During second draft of my work-in-progress, I was only editing one scene a day. I felt mentally exhausted after just one scene, but progress seemed too slow. So I asked myself, could I edit two? How was I going to double my output?
A book I read recently, Self-Made Success by Shaan Patel, talked about a phenomenon known as Parkinson’s Rule. It basically says that the time it takes you to finish a task morphs to fit the amount of time you give it. Got a week to write a chapter? It’ll take you a week. Got a day? It’ll take you a day.
In wanting to edit two scenes a day instead of one, I was basically working with a variant of Parkinson’s Rule. Got a scene to edit today? It’ll take me a day. Got two scenes to edit today? It’ll still take me just a day.
Creating a Mental Model
By the end of editing just one scene, I felt mentally drained. I’d invested myself in that scene, and my mind wasn’t ready to move on to a new POV, a new character, a new set of problems. But darn it, I wanted to edit two scenes a day.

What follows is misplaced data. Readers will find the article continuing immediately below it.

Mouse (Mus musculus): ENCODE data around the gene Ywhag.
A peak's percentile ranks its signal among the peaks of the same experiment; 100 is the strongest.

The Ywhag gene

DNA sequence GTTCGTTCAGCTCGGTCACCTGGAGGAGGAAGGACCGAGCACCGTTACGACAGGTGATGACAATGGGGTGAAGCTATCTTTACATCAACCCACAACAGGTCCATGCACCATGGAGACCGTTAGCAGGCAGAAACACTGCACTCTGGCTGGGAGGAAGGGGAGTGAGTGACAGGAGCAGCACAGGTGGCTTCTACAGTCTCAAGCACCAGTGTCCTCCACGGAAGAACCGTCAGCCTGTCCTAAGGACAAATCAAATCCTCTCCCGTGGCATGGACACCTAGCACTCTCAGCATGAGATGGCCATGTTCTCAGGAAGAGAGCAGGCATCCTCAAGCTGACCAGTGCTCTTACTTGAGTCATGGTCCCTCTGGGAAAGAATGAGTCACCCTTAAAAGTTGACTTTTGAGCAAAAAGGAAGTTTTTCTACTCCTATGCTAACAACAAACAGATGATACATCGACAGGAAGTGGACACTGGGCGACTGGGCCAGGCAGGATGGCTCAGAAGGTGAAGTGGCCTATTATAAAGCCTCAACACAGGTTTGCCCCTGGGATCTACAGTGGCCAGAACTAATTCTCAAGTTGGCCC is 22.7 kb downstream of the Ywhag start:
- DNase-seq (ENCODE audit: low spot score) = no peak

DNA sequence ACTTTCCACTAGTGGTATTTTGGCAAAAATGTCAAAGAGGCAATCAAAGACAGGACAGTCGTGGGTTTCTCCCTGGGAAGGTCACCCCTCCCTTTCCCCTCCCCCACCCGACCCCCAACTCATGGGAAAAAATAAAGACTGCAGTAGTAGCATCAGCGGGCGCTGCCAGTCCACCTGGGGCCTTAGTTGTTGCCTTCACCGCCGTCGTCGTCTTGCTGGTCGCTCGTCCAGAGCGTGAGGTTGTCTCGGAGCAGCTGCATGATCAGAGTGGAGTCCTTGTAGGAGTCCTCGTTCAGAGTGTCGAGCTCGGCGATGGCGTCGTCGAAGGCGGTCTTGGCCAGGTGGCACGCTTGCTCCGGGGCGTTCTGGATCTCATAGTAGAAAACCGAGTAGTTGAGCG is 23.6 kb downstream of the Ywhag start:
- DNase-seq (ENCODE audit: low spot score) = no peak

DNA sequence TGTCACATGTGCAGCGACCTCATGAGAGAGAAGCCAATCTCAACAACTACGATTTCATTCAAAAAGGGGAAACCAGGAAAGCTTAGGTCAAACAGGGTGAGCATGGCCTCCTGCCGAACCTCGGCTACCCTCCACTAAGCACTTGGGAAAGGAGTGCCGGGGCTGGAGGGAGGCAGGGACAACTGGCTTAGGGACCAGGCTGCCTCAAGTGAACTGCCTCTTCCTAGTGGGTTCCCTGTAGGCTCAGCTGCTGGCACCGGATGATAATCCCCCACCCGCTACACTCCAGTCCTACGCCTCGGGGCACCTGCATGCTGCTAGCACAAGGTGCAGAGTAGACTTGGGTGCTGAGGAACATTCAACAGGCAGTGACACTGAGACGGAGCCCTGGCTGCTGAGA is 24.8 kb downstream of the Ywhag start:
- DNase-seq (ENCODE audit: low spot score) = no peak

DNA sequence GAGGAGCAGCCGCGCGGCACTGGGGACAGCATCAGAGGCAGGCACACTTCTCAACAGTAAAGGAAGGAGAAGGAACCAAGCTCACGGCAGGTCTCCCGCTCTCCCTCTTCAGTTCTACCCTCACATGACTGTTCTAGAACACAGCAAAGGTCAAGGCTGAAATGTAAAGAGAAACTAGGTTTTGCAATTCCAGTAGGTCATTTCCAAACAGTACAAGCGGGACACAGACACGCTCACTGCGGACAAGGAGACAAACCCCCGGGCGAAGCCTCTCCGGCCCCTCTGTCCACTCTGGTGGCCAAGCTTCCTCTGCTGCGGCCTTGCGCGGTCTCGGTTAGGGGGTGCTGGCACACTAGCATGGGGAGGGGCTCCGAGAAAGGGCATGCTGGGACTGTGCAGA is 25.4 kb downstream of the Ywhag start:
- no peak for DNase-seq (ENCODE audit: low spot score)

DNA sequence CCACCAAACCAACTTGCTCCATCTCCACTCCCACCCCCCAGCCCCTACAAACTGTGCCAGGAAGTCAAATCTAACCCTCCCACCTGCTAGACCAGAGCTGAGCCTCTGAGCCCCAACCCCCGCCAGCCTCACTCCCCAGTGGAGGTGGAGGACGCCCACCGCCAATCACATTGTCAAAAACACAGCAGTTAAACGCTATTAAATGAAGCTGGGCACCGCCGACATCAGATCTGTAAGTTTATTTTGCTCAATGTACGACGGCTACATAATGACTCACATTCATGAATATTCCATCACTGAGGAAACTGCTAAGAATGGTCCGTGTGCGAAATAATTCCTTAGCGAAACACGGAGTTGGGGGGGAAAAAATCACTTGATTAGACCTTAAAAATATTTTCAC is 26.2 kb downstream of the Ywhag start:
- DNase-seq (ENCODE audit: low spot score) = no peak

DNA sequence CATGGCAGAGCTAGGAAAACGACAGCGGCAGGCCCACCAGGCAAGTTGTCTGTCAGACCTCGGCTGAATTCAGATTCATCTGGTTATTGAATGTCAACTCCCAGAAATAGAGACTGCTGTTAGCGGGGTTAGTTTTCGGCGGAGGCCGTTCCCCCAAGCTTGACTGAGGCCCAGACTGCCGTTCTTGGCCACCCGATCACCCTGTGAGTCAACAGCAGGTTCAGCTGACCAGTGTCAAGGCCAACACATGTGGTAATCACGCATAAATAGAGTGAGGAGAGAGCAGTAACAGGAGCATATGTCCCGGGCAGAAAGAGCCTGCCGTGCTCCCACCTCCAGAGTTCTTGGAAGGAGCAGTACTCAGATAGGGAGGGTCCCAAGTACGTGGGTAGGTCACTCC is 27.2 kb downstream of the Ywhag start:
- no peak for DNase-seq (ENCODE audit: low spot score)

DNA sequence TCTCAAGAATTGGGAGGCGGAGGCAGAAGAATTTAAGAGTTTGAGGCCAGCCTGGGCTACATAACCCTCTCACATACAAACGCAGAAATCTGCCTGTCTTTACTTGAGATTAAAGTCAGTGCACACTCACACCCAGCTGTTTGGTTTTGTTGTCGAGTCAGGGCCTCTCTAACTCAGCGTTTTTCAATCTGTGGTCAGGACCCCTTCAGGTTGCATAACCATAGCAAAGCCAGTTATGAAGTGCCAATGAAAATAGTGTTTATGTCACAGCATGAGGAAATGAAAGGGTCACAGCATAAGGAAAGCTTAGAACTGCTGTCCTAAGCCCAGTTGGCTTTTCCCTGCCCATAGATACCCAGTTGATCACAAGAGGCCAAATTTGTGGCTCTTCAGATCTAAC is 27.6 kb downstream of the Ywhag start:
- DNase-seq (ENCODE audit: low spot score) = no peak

So what did I do? I used a tactic I learned about in another book, Smarter Faster Better by Charles Duhigg. I created a mental model–a picture in my mind of what was going to happen. I told myself that when I finished the first scene, I was going to allow myself up to a few minutes to simply breathe and detach from that scene. Then, without getting up from my sofa (where I often write), I was going to dive right into the next scene.
How Well This Worked
Nine? How did that happen? Actually, it wasn’t that hard. By the end of a scene, I saw that I still had time available on the clock. I would then visualize my mental model: me taking a breather, then charging into the next scene. And before I knew it, I’d gotten through nine scenes in a single sitting.
Are you bottling up your own potential? Could Parkinson’s Law and mental models help you double your output, or better?